This is what happens when one ignores how language works. The "Bible interprets the Bible" credo does not mean one rips two passages out of context, strings them together to provide a totally new context for each, and suddenly we get what God meant by all of it. What it does mean is that we interpret each text within its own context, then look at the larger section of the book, then the larger book, then the group of books by that author, then other books of that genre, then section of the canon, then the canon, all passages being taken within their own contexts first and then brought together to complement and often restrict our thinking concerning the subject matter.

That takes language seriously, and we ought to take it seriously because God used it to communicate to us His truth.

You can do this with anything, and people often do. Cults do this all the time. Try and get a JW to stay on one passage at a time. Good luck. If he does that, he loses the debate. By ignoring the immediate context one can make a passage say anything by using other Bible verses as their context, and so cults love doing this because they can support whatever heretical theology they desire by such a faulty methodology. Liberals go the other way and never bring the actual teachings of the passages and books together--this largely due to their presuppositions concerning what the Bible is as a human book about God rather than a divine book written through humans. But this does not justify a sloppy reading where we mesh everything together while ignoring the actual context in which it is said.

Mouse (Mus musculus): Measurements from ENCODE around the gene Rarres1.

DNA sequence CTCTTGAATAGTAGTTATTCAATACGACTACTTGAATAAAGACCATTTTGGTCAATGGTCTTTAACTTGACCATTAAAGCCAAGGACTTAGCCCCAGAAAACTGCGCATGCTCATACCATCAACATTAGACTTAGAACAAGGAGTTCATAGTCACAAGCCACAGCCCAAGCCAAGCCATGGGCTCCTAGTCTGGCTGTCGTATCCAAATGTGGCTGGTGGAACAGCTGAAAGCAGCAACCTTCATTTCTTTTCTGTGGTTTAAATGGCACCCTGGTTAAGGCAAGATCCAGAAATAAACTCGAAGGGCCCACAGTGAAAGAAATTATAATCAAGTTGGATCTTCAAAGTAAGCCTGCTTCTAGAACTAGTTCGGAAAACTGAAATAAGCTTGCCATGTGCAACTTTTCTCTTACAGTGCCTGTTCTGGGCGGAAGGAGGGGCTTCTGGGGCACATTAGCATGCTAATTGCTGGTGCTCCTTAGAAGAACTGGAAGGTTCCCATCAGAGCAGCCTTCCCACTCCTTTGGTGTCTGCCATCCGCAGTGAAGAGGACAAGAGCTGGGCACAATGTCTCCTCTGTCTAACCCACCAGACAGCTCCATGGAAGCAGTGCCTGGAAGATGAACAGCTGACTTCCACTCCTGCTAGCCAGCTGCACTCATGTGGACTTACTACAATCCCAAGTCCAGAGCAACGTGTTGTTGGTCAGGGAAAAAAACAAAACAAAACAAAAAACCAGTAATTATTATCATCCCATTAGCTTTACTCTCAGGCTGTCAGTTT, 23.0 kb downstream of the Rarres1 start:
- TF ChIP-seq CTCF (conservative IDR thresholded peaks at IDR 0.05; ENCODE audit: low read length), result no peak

Try this with the word "world" in John's writings. By the end of it, one will have God loving the wicked practices and thinking that is hostile to Him. Try it with the word "flesh" in Paul's writings. By the end of that reading, one will have to conclude that Paul lives in the flesh by faith in the Son of God, which he tells us that those who live in the flesh must die and do not know Christ.

Absurdities are multiplied when we ignore how language works. In fact, I would change the phrase completely. The Bible does not interpret the Bible. An interpreter interprets the Bible using either a good or bad methodology of understanding the language used in context, along with understanding what contexts need to be considered primary. But the Bible does not interpret individual passages or books for us. The Bible teaches us the whole counsel of God on a subject and it does so by teaching us individual elements of that subject in every context first. It teaches us a larger theology and ethic through the books that then can be put together in a display of the continuity it has with itself. But one part of the Bible does not interpret another part. The immediate context of the passage and book provides what is needed for interpretation. The Bible supplies the missing elements of the whole counsel of God that an individual passage or book does not possess within itself, and so must be joined to the rest in order to fill out the bigger picture.

So no more of this sloppy prooftexting, where one runs around the Bible when a context doesn't provide the interpretation he wants. It is simply another way of rejecting the Bible, even while explicitly affirming one's faith in it.